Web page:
Skip to main content
Open Access Publications from the University of California

UC San Diego

UC San Diego Previously Published Works bannerUC San Diego

Structural basis for selective inhibition of human PKG Iα by the balanol-like compound N46


Activation of protein kinase G (PKG) Iα in nociceptive neurons induces long-term hyperexcitability that causes chronic pain. Recently, a derivative of the fungal metabolite balanol, N46, has been reported to inhibit PKG Iα with high potency and selectivity and attenuate thermal hyperalgesia and osteoarthritic pain. Here we determined co-crystal structures of the PKG Iα C-domain and cAMP-dependent protein kinase (PKA) Cα, each bound with N46, at 1.98 Å and 2.65 Å, respectively. N46 binds the active site with its external phenyl ring, specifically interacting with the glycine-rich loop and the αC helix. Phe-371 at the PKG Iα glycine-rich loop is oriented parallel to the phenyl ring of N46, forming a strong π-stacking interaction, whereas the analogous Phe-54 in PKA Cα rotates 30° and forms a weaker interaction. Structural comparison revealed that steric hindrance between the preceding Ser-53 and the propoxy group of the phenyl ring may explain the weaker interaction with PKA Cα. The analogous Gly-370 in PKG Iα, however, causes little steric hindrance with Phe-371. Moreover, Ile-406 on the αC helix forms a hydrophobic interaction with N46 whereas its counterpart in PKA, Thr-88, does not. Substituting these residues in PKG Iα with those in PKA Cα increases the IC50 values for N46, whereas replacing these residues in PKA Cα with those in PKG Iα reduces the IC50, consistent with our structural findings. In conclusion, our results explain the structural basis for N46-mediated selective inhibition of human PKG Iα and provide a starting point for structure-guided design of selective PKG Iα inhibitors.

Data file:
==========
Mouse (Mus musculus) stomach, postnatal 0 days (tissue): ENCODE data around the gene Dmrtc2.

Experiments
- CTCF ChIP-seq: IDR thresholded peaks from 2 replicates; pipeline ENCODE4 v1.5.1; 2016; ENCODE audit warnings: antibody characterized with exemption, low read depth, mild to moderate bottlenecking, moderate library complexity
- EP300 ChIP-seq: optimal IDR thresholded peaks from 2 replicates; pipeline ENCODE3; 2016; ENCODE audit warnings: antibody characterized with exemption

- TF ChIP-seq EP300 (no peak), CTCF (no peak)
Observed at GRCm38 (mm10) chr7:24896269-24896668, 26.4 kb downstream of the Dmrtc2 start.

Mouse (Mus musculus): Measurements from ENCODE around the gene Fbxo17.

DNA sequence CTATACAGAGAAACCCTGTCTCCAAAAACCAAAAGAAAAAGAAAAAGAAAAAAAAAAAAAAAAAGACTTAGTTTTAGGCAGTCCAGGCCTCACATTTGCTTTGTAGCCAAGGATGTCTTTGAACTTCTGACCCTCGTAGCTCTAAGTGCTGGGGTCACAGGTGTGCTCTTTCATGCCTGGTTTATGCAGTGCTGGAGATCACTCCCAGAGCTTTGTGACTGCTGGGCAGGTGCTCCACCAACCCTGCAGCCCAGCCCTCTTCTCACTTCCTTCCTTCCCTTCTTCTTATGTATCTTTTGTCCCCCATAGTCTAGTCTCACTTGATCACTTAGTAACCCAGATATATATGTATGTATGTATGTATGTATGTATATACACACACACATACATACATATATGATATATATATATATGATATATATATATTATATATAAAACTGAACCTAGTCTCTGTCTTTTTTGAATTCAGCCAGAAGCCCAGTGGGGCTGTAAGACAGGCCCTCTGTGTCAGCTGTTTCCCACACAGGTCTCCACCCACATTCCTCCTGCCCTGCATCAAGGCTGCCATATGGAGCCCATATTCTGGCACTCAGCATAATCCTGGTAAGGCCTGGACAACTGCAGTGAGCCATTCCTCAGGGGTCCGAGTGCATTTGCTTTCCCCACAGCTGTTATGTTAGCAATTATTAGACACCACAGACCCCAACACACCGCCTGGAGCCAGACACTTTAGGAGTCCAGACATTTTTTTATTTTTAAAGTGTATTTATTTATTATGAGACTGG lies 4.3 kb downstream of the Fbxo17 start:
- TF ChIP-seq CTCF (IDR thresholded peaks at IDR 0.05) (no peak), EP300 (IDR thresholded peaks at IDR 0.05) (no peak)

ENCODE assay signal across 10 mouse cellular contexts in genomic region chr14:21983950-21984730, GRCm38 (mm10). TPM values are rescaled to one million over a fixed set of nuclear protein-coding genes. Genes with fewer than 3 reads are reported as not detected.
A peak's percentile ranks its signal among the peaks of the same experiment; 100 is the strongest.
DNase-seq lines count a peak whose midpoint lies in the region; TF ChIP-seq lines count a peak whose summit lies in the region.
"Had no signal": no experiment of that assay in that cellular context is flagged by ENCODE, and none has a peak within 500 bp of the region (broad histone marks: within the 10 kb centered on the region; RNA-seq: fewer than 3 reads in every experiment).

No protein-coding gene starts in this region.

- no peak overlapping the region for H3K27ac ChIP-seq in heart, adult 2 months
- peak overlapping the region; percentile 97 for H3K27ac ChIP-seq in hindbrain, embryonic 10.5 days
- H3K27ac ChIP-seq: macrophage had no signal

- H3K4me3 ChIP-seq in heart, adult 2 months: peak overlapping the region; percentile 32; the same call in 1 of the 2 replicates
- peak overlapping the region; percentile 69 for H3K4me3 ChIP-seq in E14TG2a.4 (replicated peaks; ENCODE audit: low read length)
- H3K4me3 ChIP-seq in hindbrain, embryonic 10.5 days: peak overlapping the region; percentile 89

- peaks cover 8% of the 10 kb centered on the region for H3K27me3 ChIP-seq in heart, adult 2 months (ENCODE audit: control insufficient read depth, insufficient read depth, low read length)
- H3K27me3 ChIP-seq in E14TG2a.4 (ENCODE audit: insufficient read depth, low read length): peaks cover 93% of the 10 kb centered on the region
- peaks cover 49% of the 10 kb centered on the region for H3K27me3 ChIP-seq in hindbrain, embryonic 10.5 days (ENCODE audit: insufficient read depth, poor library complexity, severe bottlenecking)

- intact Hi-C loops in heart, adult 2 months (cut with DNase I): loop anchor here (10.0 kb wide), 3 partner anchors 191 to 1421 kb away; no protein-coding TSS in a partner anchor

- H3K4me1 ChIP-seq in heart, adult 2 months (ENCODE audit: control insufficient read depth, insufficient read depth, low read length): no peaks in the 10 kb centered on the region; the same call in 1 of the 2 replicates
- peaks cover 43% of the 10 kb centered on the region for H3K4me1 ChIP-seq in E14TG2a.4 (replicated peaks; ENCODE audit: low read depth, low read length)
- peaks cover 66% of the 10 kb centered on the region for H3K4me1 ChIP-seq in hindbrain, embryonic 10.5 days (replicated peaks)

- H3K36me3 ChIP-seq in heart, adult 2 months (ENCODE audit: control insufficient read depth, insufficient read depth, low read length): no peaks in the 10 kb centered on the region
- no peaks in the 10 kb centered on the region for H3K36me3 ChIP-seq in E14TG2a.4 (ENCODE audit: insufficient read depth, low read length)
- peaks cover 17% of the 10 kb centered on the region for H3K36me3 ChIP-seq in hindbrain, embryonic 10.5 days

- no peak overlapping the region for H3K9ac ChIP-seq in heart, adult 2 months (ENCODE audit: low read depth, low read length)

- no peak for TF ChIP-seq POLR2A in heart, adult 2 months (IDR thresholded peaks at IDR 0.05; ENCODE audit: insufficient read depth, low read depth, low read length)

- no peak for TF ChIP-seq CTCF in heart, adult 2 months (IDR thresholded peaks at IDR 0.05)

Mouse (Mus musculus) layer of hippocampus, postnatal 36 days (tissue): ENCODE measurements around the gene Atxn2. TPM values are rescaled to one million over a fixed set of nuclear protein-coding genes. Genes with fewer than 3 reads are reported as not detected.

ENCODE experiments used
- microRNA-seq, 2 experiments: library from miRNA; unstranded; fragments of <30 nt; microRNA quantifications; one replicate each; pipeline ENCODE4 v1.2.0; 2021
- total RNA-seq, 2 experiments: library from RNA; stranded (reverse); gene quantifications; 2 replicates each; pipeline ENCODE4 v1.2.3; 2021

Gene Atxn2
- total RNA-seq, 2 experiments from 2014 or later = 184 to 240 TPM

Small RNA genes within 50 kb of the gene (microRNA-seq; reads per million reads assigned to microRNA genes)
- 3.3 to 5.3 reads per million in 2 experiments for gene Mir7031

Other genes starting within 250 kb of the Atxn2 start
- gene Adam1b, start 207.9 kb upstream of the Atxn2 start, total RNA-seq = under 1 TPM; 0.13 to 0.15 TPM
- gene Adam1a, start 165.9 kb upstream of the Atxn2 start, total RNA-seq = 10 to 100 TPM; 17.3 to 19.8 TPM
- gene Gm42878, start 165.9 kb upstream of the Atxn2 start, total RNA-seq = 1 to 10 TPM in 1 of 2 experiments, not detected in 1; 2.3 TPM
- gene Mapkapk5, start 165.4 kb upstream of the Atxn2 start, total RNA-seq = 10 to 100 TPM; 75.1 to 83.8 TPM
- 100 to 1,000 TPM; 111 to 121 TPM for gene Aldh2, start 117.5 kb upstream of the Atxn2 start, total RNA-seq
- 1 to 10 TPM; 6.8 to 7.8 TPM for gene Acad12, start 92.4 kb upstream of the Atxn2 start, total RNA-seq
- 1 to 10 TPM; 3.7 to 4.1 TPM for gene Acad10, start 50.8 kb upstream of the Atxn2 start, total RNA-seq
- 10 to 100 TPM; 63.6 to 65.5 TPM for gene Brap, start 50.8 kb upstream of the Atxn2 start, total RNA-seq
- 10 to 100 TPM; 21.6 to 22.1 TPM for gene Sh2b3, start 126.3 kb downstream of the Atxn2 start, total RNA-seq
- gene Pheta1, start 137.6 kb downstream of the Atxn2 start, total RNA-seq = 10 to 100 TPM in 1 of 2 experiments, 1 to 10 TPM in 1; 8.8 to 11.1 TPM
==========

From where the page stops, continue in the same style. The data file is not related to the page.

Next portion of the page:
Many UC-authored scholarly publications are freely available on this site because of the UC's open access policies. Let us know how this access is important for you.

Main Content
For improved accessibility of PDF content, download the file to your device.
Current View